After starting our trip from Copenhagen before working our way east along the Baltic Sea, my family and I made it to Estonia- the halfway mark for our journey through Scandinavia.
Home to a population of merely 1.3 million people, the country of Estonia is super tiny, but has tons of ties to its neighbors from Finland, the Ukraine, Hungary, and Russia in terms of language, culture, and architecture. We visited Tallinn, the country’s capital, for the day. Our tour guide was a middle-aged woman who spoke a lot about the history of Estonia, from the dark, medieval ages to the dark times under Russian occupation during the Cold War. In either case, the history has always been dark for this small country, and I could understand why our tour guide (and many other Estonians who grew up especially during the Cold War) really hate the Russians- really, she was none too adamant about expressing her distaste for her neighbors…
Any case, we started the city tour by taking the bus up Toompea (“tom-pay,” rhymes with “Pompeii”) Hill to the upper side of Tallinn before trickling down to the lower part of the city. The upper side was once the area of nobles and wealthy people, which was shown from St. Mary’s Cathedral (one that was influenced by Russian architecture with its “onion-shaped” domes). We then stopped by an amber souvenir store to look around; apparently, the countries around the Baltic specialize in amber jewelry, since there’s so much nature and that people can easily access it from the trees (interestingly, amber is made from tree sap; I didn’t know that before!).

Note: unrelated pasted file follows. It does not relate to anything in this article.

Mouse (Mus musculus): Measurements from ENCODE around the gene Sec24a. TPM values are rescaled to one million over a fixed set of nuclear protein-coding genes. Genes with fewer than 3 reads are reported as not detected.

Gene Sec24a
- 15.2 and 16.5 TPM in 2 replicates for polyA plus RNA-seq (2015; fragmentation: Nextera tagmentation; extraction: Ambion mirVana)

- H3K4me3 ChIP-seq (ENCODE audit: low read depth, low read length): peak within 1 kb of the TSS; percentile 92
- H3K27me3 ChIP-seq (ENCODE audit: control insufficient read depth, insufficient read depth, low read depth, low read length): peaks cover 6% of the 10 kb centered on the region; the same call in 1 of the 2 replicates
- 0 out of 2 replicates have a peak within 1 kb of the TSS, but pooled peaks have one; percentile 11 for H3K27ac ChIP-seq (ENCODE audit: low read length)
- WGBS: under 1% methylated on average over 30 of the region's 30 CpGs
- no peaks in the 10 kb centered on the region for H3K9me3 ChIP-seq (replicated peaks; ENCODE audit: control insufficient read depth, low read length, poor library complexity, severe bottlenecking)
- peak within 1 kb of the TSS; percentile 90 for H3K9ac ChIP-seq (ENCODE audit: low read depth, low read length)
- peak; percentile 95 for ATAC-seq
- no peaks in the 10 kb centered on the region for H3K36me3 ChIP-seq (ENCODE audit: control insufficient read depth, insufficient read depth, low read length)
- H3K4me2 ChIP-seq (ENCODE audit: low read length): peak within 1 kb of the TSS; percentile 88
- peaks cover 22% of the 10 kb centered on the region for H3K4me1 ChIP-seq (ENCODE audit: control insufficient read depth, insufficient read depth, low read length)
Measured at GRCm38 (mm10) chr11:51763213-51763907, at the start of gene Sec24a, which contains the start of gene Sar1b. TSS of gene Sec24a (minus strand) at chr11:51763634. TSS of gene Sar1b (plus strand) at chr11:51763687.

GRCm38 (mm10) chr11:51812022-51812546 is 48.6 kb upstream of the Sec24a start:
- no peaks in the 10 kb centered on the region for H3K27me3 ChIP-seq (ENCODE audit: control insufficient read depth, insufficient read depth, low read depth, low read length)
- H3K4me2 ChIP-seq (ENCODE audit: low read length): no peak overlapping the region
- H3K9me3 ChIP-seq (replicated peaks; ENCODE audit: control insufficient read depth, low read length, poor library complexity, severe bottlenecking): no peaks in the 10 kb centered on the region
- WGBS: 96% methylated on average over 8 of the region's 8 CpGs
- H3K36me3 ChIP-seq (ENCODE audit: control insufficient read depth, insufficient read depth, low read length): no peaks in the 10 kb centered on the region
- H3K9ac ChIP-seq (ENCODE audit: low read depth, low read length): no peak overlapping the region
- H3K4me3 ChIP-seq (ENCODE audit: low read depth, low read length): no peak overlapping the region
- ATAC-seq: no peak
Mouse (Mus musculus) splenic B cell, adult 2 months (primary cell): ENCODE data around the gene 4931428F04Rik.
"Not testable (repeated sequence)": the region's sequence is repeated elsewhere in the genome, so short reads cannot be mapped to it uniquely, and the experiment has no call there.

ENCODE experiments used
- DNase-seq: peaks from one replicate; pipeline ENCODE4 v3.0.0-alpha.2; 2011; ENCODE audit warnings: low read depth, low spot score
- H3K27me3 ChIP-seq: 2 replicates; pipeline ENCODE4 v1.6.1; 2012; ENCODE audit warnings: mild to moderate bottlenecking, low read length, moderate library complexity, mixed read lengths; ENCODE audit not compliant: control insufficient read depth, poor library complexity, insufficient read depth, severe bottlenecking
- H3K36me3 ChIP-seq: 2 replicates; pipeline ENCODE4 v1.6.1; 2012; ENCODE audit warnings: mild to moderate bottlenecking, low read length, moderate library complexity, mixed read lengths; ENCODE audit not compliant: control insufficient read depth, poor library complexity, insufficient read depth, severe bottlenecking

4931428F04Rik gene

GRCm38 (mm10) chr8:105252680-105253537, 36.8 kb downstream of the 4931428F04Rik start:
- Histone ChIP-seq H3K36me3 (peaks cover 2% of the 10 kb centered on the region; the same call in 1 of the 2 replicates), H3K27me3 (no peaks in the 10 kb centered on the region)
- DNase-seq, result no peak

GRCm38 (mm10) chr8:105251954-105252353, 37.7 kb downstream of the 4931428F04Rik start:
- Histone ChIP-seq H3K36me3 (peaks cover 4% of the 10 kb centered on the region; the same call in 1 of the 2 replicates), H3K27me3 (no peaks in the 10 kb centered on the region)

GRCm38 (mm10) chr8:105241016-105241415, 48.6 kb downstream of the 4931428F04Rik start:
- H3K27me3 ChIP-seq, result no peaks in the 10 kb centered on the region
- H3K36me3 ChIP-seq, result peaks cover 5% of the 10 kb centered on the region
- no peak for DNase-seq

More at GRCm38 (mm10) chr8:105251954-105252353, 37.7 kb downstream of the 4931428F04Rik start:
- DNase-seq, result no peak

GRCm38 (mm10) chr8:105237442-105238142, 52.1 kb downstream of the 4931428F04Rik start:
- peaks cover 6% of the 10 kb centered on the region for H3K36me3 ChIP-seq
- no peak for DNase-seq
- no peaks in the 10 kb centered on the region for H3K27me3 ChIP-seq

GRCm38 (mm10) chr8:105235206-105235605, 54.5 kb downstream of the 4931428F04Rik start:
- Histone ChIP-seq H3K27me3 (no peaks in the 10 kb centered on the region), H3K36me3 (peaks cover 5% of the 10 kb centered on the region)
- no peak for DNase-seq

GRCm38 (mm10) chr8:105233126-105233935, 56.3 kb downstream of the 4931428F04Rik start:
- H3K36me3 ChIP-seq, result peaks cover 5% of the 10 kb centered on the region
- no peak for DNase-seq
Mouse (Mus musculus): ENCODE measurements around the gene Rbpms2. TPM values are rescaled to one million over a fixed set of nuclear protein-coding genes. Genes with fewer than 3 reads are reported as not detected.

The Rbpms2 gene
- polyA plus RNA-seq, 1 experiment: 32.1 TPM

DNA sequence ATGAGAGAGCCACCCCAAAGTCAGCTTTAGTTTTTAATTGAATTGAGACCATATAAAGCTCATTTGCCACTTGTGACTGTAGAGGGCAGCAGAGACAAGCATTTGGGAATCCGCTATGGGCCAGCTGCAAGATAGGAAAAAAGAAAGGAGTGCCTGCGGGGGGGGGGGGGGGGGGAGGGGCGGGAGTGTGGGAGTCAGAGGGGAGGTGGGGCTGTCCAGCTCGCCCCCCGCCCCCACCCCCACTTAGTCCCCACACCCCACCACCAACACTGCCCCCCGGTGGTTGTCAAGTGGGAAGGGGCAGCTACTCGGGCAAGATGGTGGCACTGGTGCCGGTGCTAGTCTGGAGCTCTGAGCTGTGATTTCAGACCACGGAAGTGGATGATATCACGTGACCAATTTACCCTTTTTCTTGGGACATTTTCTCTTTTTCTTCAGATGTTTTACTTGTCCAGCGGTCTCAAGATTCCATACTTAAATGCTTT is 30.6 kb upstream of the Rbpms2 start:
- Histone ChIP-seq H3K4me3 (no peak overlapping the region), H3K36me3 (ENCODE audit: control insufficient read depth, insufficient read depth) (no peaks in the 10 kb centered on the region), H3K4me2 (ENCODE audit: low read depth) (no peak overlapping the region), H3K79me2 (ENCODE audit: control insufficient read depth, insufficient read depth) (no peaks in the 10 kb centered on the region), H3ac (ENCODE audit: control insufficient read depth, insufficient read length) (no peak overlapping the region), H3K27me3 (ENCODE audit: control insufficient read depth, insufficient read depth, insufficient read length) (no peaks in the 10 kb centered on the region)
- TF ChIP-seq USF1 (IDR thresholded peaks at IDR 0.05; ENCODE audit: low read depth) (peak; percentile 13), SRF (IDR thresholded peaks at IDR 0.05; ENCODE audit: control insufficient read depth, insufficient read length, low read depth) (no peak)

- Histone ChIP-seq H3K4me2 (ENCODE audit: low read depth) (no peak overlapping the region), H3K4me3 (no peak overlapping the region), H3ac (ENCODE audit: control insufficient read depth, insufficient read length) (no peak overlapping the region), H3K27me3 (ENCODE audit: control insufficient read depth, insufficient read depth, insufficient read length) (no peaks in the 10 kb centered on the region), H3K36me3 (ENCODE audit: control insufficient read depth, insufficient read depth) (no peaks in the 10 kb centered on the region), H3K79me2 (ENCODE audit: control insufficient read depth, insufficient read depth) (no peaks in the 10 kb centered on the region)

Next, we went down to the cobblestone road to the lower part of the city. We had a coffee break in the town square, tasting some sweet and savory Danish pastries while, of course, having our coffee (or hot chocolate, for me. I’m not a coffee drinker, even to this day).
After the coffee break, we had some free time to shop around the town square; our tour guide recommended that we check out the linen and wool clothing items, since they’re locally made like the amber. My family and I wandered through the open-air market and ended up purchasing several colorfully-patterned hats that doubled as scarves (what a useful combination!).
Then, we proceeded to walk over to Fat Margaret, a 16th century tower that was once a part of the city’s fortifications: today, it’s the Estonian Maritime Museum. Before arriving there, we passed by “The Three Sisters,” a row of three tall and really narrow buildings which once housed each of the three daughters of a merchant, I believe. Over time, this man’s fortune diminished, and it was reflected in each of the houses, with the first-built being the thickest and the last-built one being extremely narrow- quite interesting! Today, the former houses are hotels.
Anyway, we reached Fat Margaret and climbed four flights of stairs up to the top of the tower; we saw a view of the city and harbor from above, and I even saw our ship docked there.
Finally, we ended the tour of Tallinn for the day and returned to our ship. While the city was small, it actually was quite nice! I didn’t expect much from it, but it surprised me by being quaint and charming with its cute town square, reserved but friendly people, and history with many of its neighbors (Finland, Russia, Hungary, etc.). Just like with Aarhus, exploring small, lesser-known cities like Tallinn is a nice balance to all of the other big, power-house cities in northern Europe.
More to come soon! Stay tuned for, once more, another iconic destination in Europe: St. Petersburg, Russia!
— The Finicky Cynic
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